Droperidol Solution for injection
What is this medicine?
DROPERIDOL (droe PER i dole) is used to prevent nausea and vomiting associated with surgery or other procedures.
This medicine may be used for other purposes; ask your health care provider or pharmacist if you have questions.
What should I tell my health care provider before I take this medicine?
They need to know if you have any of these conditions:
heart disease, including heart failure
if you frequently drink alcohol-containing beverages
irregular heart beats or slow heart rate
an unusual or allergic reaction to droperidol, other medicines, foods, dyes, or preservatives
pregnant or trying to get pregnant
How should I use this medicine?
This medicine is for injection into a muscle or for slow injection into a vein. It is given by a health care professional in a hospital or clinic setting.
Talk to your pediatrician regarding the use of this medicine in children. Special care may be needed. While this medicine may be prescribed for children as young as 2 years for selected conditions, precautions do apply.
Overdosage: If you think you have taken too much of this medicine contact a poison control center or emergency room at once.
NOTE: This medicine is only for you. Do not share this medicine with others.
What if I miss a dose?
This does not apply.
What may interact with this medicine?
Do not take this medicine with any of the following medications:
certain antibiotics like ciprofloxacin, clarithromycin, erythromycin, gatifloxacin, gemifloxacin, levofloxacin, moxifloxacin, norfloxacin, ofloxacin, pentamidine, sparfloxacin, telithromycin, troleandomycin
certain medicines for cancer like daunorubicin, doxorubicin
certain medicines for fungal infections like fluconazole, itraconazole, ketoconazole, posaconazole, voriconazole
certain medicines for irregular heart beat like dofetilide, dronedarone
general and local anesthetics
other medicines for nausea and vomiting like dolasetron and palonosetron
phenothiazines like chlorpromazine, fluphenazine, mesoridazine, perphenazine, prochlorperazine, thioridazine, and trifluoperazine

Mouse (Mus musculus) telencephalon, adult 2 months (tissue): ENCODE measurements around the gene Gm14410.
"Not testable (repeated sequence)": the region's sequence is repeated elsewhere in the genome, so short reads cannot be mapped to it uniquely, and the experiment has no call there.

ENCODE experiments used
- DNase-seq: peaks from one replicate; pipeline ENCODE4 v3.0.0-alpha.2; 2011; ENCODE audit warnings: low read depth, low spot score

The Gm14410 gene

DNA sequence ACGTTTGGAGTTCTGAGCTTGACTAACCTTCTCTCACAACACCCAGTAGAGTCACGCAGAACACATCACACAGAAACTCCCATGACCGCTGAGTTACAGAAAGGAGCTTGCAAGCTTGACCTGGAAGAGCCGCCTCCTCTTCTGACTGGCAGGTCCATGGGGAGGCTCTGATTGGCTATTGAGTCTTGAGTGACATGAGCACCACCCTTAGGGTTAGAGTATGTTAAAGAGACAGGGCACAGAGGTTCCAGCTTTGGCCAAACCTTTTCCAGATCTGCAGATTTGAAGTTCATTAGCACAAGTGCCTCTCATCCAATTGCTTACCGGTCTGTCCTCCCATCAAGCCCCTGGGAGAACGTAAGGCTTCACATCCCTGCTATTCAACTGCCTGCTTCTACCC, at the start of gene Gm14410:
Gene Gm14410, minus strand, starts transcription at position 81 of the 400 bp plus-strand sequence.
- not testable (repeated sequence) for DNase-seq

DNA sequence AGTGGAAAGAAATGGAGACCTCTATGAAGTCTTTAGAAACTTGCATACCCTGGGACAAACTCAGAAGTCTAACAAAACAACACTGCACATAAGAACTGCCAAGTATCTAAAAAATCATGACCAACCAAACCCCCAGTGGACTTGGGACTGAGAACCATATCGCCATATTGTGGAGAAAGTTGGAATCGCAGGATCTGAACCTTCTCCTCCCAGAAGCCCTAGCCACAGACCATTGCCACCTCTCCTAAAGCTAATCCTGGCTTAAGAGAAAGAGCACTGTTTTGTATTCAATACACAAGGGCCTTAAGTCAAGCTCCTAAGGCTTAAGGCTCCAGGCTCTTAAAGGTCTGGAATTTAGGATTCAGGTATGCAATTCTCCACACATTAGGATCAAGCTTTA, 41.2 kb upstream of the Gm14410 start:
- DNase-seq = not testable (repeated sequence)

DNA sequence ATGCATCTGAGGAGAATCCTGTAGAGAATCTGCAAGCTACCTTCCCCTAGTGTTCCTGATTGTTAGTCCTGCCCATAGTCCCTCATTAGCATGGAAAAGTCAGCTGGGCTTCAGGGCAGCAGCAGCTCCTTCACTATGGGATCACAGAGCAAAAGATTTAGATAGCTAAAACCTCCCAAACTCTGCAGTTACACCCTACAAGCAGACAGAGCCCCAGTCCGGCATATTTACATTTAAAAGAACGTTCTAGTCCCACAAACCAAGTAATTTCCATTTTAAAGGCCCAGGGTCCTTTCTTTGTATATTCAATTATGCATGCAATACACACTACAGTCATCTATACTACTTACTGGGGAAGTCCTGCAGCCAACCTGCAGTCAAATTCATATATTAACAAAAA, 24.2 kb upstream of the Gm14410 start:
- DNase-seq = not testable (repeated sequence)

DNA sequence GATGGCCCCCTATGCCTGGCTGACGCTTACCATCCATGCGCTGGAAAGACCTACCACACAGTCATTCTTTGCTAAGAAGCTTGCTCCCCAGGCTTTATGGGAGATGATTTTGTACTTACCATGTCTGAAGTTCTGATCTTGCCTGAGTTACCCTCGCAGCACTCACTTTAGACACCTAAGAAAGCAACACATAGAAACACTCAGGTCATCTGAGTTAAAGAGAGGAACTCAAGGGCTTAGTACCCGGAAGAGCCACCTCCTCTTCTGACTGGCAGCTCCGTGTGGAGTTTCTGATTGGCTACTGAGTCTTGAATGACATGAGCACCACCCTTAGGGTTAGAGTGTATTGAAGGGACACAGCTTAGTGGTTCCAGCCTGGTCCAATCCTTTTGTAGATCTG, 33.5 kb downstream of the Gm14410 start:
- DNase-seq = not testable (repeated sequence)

sodium phosphate salts
tricyclic antidepressants like amitriptyline, desipramine, nortriptyline, and others
This medicine may also interact with the following medications:
certain medicines for depression
narcotic medicines for pain
other medicines that prolong the QT interval (cause an abnormal heart rhythm)
This list may not describe all possible interactions. Give your health care provider a list of all the medicines, herbs, non-prescription drugs, or dietary supplements you use. Also tell them if you smoke, drink alcohol, or use illegal drugs. Some items may interact with your medicine.
What should I watch for while using this medicine?
Your condition will be closely monitored following administration of this medicine.
You may get drowsy or dizzy. Do not drive, use machinery, or do anything that needs mental alertness until you know how this medicine affects you. Do not stand or sit up quickly, especially if you are an older patient. This reduces the risk of dizzy or fainting spells. Alcohol may interfere with the effect of this medicine. Avoid alcoholic drinks.
What side effects may I notice from receiving this medicine?
Side effects that you should report to your doctor or health care professional as soon as possible:
allergic reactions like skin rash, itching or hives, swelling of the face, lips, or tongue
fainting spells or dizziness
fast or irregular heartbeat (palpitations)
muscle spasms or stiffness
restlessness or agitation, nervousness
rolling or rotating movement of the eyes
slow or difficult breathing
Side effects that usually do not require medical attention (report to your doctor or health care professional if they continue or are bothersome):
involuntary muscle movements
This list may not describe all possible side effects. Call your doctor for medical advice about side effects. You may report side effects to FDA at 1-800-FDA-1088.
Where should I keep my medicine?
This drug is given in a hospital or clinic and will not be stored at home.
March 21, 2017
U.S. FDA-approved Package Insert